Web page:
# Thread: Future-LZ as last-step compression scheme

1. ## Future-LZ as last-step compression scheme

Maybe I don't remember correctly, but Bulat said something like future-lz is equivalent to normal-lz. I am not very convinced. With normal-lz we need to only tell about incoming literal/ literal sequence length or about incoming repetition. After that we move past that literal/ literals/ match and continue. With future-lz we need to tell about repetitions of recent subsequence in further places in the stream or about literals. That would be pretty equivalent to normal-lz overhead-wise, but with future-lz we then need to explicitly say how much bytes we need to skip every time.

Eg, with string "SIX.MIXED.PIXIES.SIFT.SIXTY.PIXIE.DUST.BOXES" with normal-lz we can output:
(0, "SIX.M"), (4, 2), (0, "ED.P"), and so on
With future-lz we need to say how much we have to skip, eg:
(0, "SIX", 3), (18, 3, 0) - (future reference to beginning of "SIXTY"), (2, 2, 0) - (future reference to "IX" in "MIXED"), and so on

What do you think about that? With future-lz we have disadvantage of having to tell how much we have to skip over every time, but we have an advantage, because we can use delta coding for offsets, eg instead of outputting (a1, b1, 0), (a2, b2, 0), (a3, b3, 0) and so on we can then output (a1, b1, 0), (a2 - a1, b2, 0), (a3 - a2, b3, 0) and so on.

2. The "delta" advantage doesn't work, since normal-LZ already does it "by default" (since the 3rd occurrence of a sequence will likely point to the 2nd occurrence instead of the 1st one).

I guess an advantage of future-LZ is that you don't need to take into account in the distance offset the bytes that are already written.
This has the potential to reduce the distance more and more as the file get filled.
But that requires to maintain a kind of "fill map", which probably costs some memory and CPU cycles to maintain.

3. The "delta" advantage doesn't work, since normal-LZ already does it "by default" (since the 3rd occurrence of a sequence will likely point to the 2nd occurrence instead of the 1st one).
Thanks for pointing it out. I missed that trivial point.

I guess an advantage of future-LZ is that you don't need to take into account in the distance offset the bytes that are already written.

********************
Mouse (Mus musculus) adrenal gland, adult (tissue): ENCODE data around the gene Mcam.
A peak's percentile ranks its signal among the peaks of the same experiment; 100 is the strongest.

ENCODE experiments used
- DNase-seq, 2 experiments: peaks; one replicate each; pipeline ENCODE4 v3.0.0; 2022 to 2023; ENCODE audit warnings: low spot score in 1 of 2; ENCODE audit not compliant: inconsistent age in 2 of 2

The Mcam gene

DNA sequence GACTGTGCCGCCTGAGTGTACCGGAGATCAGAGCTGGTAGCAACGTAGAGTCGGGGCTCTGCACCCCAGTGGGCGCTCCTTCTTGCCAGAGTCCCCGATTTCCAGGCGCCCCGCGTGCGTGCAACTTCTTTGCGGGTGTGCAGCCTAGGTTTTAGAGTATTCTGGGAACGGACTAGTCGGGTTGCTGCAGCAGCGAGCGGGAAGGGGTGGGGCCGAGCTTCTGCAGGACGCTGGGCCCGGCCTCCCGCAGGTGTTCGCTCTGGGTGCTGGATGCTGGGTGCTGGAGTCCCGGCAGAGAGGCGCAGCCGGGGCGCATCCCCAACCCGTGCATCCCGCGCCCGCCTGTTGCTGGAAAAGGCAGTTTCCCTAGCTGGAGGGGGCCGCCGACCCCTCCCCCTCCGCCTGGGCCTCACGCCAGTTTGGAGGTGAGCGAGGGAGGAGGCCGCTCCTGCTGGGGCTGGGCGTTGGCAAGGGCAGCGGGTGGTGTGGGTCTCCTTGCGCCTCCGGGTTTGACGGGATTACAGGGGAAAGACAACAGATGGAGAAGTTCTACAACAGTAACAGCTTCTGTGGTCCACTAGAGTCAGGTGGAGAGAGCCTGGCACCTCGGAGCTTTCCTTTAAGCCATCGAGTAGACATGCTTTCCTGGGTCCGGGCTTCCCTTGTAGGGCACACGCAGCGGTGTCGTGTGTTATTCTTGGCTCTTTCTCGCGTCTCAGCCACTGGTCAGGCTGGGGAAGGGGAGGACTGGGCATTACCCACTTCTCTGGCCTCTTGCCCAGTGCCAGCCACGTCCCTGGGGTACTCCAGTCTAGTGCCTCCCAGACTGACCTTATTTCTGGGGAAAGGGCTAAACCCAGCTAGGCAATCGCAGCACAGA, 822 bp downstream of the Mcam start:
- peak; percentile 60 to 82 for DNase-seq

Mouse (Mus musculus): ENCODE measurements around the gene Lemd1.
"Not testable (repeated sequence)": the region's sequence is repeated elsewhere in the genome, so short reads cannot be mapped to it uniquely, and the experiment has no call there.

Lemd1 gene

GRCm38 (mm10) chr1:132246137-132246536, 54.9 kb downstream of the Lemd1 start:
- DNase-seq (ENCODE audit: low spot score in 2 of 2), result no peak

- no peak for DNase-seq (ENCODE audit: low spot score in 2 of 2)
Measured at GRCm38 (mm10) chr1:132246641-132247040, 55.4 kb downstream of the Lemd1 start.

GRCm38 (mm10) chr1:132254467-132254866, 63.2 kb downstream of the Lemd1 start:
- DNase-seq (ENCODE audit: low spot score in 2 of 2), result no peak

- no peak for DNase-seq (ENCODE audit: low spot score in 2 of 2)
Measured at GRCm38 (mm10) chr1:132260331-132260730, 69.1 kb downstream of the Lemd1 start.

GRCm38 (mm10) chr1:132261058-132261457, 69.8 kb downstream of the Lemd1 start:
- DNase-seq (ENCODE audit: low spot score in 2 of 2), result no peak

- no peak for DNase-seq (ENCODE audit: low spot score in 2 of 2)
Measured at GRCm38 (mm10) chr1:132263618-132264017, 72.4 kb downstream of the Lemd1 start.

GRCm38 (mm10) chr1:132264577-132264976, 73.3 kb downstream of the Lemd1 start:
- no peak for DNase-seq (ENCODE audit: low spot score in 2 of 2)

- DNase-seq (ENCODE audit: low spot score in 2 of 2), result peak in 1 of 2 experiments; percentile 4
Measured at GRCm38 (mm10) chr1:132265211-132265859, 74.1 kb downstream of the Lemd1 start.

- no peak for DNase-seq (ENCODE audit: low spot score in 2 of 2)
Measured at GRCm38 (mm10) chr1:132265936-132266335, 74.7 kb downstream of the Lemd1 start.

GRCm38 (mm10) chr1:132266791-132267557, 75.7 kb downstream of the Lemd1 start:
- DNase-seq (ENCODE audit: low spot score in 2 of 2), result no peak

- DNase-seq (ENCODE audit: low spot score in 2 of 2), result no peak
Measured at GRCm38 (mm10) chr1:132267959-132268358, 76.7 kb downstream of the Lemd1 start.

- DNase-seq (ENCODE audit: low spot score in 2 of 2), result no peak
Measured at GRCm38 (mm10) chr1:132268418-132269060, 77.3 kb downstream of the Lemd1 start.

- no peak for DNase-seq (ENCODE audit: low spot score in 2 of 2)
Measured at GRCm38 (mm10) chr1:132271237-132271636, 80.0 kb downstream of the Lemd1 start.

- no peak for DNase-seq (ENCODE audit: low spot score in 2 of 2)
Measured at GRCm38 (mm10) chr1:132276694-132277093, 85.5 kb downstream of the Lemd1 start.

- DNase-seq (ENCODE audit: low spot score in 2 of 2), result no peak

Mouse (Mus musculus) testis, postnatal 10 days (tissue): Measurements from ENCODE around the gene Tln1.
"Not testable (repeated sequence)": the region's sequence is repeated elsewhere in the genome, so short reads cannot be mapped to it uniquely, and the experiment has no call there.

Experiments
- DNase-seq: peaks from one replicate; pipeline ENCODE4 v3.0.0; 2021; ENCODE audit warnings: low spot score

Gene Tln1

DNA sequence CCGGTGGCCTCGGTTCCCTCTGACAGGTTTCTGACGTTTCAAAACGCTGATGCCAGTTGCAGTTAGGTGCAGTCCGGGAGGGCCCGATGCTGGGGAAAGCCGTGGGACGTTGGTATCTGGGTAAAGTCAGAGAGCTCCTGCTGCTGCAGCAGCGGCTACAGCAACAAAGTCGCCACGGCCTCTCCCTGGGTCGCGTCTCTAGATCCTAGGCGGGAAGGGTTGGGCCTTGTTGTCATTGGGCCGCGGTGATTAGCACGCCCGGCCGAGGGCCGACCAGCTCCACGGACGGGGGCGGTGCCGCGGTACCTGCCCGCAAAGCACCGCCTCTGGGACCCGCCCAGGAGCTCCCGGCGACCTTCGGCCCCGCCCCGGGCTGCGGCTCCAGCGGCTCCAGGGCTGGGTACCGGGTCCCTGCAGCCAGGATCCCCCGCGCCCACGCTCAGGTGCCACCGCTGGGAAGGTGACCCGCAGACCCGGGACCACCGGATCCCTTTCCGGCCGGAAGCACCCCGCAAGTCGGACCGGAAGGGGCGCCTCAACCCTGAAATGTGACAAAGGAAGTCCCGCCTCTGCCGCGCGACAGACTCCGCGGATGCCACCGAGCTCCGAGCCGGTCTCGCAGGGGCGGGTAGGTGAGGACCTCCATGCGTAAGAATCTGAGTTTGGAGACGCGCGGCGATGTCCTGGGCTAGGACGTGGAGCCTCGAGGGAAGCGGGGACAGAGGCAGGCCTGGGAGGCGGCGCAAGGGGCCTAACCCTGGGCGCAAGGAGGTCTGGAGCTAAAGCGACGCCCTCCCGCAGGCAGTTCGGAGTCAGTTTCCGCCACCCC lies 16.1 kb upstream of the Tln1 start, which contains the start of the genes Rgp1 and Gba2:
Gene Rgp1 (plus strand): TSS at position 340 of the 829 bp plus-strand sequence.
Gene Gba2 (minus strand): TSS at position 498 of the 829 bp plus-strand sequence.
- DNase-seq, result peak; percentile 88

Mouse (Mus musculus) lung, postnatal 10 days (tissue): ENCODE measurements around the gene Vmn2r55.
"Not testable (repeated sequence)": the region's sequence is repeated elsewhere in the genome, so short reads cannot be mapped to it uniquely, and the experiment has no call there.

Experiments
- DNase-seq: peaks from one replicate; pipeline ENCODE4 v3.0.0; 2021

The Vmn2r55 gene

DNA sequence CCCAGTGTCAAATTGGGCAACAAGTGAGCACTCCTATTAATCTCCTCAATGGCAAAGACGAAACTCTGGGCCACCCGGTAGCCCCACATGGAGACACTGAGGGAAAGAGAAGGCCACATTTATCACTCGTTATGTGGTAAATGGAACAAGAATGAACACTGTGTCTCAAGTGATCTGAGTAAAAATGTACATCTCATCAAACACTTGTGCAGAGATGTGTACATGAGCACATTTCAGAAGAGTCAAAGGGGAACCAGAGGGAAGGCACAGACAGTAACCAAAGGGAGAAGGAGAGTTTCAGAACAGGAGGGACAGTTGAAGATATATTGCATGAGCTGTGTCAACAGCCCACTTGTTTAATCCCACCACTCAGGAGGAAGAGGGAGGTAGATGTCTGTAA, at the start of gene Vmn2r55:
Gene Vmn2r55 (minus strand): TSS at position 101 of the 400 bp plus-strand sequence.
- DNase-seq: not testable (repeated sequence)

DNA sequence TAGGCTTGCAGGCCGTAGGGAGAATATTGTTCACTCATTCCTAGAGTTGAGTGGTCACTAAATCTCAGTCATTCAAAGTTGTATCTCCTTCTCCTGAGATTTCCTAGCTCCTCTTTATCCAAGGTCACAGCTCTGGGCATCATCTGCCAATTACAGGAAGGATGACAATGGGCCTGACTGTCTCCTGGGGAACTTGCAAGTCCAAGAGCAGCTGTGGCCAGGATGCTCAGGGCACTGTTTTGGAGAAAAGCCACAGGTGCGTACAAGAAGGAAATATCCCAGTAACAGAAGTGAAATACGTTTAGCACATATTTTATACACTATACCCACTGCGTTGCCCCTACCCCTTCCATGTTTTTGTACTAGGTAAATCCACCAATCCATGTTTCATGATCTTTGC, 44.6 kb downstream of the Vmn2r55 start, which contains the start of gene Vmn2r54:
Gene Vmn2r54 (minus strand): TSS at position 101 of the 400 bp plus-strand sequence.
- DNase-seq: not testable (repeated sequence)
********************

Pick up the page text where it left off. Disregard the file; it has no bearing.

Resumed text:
This has the potential to reduce the distance more and more as the file get filled.
With normal-lz first matches have small offsets, so it's done "by default" (analogously to your description )

It now seems to me that future-lz has no advantages to normal-lz. With normal-lz we can decode the offsets without decoding the data (provided that either we have decoupled matches from literals or if there will be efficient way to skip literals) and then use them to prefetch data. That would be analogous to write buffer in future-lz. With very big windows, say at least five times bigger than CPU cache size such prefetching scheme maybe can lead to improved performance.

4. With normal-lz first matches have small offsets, so it's done "by default" (analogously to your description )
Not really.
Let's give an example.

Suppose we have the following sequence

ABC 12 ABC X 12

Normal LZ :
Lit 5 (ABC12)
Copy3 @ Off 5 (ABC)
Lit 1 (X)
Copy2 @ Off 6 (12)

Future LZ :
LitCopy 3 (ABC) @ Off 2
LitCopy 2 (12) @ Off 1
Lit 1 (X)
(Automatically move cursor to end of stream since it gets contiguous )

Notice that the second "future offset" is shorter : we don't have to take into account the second ABC because it's already written. So only 1 position separate us from the copy destination (X).

5. Okay. But that's a little saving. We still need to transmit the number of bytes to skip almost every time.

Consider an example:

ABCDEF 1 GHIJKL 2 ABCDEFGHIJKL 3 <lots of thing here> 4 DEFGHI

It would be logical to transmit DEFGHI as one match.

6. That's correct. For overlapping sequences, there is a need to tell where they start.
So skip values are necessary.
Taking your example, it becomes

ABCDEF 1 GHIJKL 2 ABCDEFGHIJKL 3 X 4 DEFGHI

LitCopy 6 (ABCDEF) @ Off 8
Lit 1 (1)
LitCopy 6 (GHIJKL) @ Off 1
Lit 1 (2)
(Automatically move cursor to end of ABCDEFGHIJKL, since it gets contiguous )
Copy 6 @ Skip 3 @ Off 3 (DEFGHI)
Lit 3 (3X4)
(Automatically move cursor to end of stream since it gets contiguous )

So yes, each time we "jump forward", there is a need to provide a "skip" value to locate the start of the copy operation.
This effectively may nullify the "short offset" advantage of future-lz.

At least, that's were i dropped my experiment with this method some time ago.

But i think we are no longer talking about what Bulat implemented into SuperRep...

7. Afaik,

1. There're no extra counts. You just have to store the match distance/length before (or after) match data,
which is the same as normal LZ, and, in fact, can be further improved by excluding known matches from distances
(similar to Distance Coding from BWT postcoders).

2. Its not a speed optimization.

3. The main point is the fact that with forward references you only need to keep in memory the actual match data,
instead of the whole window, so the effective window size can be many times larger than in a normal LZ77.

8. But i think we are no longer talking about what Bulat implemented into SuperRep...
I don't know, but I'm interested in how Bulat has implemented future-lz

There're no extra counts.
Then how would you handle my case?

Its not a speed optimization.
It could be. Modern CPU can do many writes simultaneously and asynchronously to random memory locations. That's not the case with random memory reads, at least without prefetching.

9. hm maybe i misunderstand something but futurelz is a kind of lz78 right?

10. No. LZ78 fills in a dictionary, irrespective of what will be done with it later on.
Future LZ tells exactly what will be copied and where.

11. Here's an implementation: http://codepad.org/YP0bC1wc
Code:
```SIX.MIXED.PIXIES.SIFT.SIXTY.PIXIE.DUST.BOXES
SI<15;2>X<2;2>.M<4;2>E<33;2>D.PIE<12;6>S.<2;3>FTXTY.DUST.BOS```

> don't know, but I'm interested in how Bulat has implemented future-lz

http://svn.freearc.org/freearc/trunk/Compression/SREP/

>> There're no extra counts.